I can answer questions in Algebra, Basic Math, Calculus, Differential Equations, Geometry, Number Theory, and Word Problems. I would not feel comfortable answering questions in Probability and Statistics or Topology because I have not studied these in depth.
I tutor students (fifth through twelfth grades) and am a Top Contributor on Yahoo!Answers with over 24,000 math solutions.
Co-author of An Outline of Scientific Writing: For Researchers With English as a Foreign Language
I have a Bachelor's degree in Applied Mathematics from the University of California at Berkeley.
George White Elementary School. Homework Help program at the Ridgewood Public Library, Ridgewood, NJ. Individual students.
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"equipment is moving at 4.5 mph" (4.5 miles)/h × (5280 ft)/mile = (23,760 ft)/h The equipment travels 23,760 feet per hour. "equipment is 9 ft wide" coverage = (9 ft) × (23,760 ft)/h = (213,840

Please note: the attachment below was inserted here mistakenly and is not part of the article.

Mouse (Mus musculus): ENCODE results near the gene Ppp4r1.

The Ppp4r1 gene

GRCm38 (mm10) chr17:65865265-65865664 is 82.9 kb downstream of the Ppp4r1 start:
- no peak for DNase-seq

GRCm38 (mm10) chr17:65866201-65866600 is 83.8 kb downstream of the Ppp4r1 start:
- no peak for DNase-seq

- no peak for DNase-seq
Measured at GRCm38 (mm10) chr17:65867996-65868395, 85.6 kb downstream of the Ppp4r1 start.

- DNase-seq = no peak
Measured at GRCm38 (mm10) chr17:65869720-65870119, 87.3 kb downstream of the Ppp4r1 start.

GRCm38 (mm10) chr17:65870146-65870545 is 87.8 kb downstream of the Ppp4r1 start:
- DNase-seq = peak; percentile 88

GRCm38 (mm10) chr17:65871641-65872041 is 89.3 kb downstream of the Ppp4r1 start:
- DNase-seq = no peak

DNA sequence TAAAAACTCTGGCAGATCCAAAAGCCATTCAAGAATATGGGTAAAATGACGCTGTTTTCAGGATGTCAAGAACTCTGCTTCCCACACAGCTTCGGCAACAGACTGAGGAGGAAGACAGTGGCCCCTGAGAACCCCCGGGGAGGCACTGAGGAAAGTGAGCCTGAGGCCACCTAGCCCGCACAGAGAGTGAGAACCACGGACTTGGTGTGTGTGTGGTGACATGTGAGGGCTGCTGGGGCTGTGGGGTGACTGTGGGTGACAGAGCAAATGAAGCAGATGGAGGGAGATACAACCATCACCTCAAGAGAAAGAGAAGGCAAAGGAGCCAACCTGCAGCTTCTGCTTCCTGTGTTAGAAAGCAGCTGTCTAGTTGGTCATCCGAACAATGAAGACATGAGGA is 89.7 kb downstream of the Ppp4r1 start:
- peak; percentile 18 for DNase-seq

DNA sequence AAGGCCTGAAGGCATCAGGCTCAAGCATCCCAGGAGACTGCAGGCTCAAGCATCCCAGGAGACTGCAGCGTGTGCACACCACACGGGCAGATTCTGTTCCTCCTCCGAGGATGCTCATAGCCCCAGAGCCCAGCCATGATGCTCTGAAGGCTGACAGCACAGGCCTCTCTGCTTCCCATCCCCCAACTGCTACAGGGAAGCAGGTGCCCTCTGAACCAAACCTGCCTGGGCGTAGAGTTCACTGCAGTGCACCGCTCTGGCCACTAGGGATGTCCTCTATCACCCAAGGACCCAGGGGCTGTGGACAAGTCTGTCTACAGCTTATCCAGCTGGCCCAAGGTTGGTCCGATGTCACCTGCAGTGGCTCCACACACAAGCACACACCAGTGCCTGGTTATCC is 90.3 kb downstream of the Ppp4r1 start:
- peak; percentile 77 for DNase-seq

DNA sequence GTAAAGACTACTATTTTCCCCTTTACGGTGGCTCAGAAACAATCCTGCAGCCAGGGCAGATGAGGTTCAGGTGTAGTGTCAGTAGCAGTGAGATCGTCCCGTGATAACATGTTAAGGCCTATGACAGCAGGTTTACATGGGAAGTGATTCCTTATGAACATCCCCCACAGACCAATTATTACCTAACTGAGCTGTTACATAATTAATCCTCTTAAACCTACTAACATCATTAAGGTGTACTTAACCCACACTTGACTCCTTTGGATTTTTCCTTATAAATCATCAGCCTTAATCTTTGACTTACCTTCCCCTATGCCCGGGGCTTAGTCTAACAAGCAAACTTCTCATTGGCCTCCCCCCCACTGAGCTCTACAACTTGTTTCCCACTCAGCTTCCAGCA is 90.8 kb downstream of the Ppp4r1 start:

I disagree that ratios must use the same units. A common example is the ratio of boys to girls in a classroom, which clearly uses different units. While you can say "8 mm to 5 ft," it is better to use
area of metal = y² area of wood = x²-y² y²:(x²-y²) = 25:39 39y² = 25(x²-y²) = 25x² - 25y² 64y² = 25x² y² = (25/64)x² y = √((25/64)x²) = (√25/√64)√x² = (5/8)x w = (x - y)/2
B = mA C = A+B By substitution, C = A + mA. By the distributive rule, A + mA = A(1+m). ::::: D = C+B By substitution, D = A(m+1) + mA. By the distributive rule, D = A(2m+1). It is given that
"A, B, C, and D invest $s." A+B+C+D = s "B invests m times as much as A" B = mA "C invests as much as A and B combined" C = A+B = A+(mA) = A(m+1) "D invests as much as C and B combined" D
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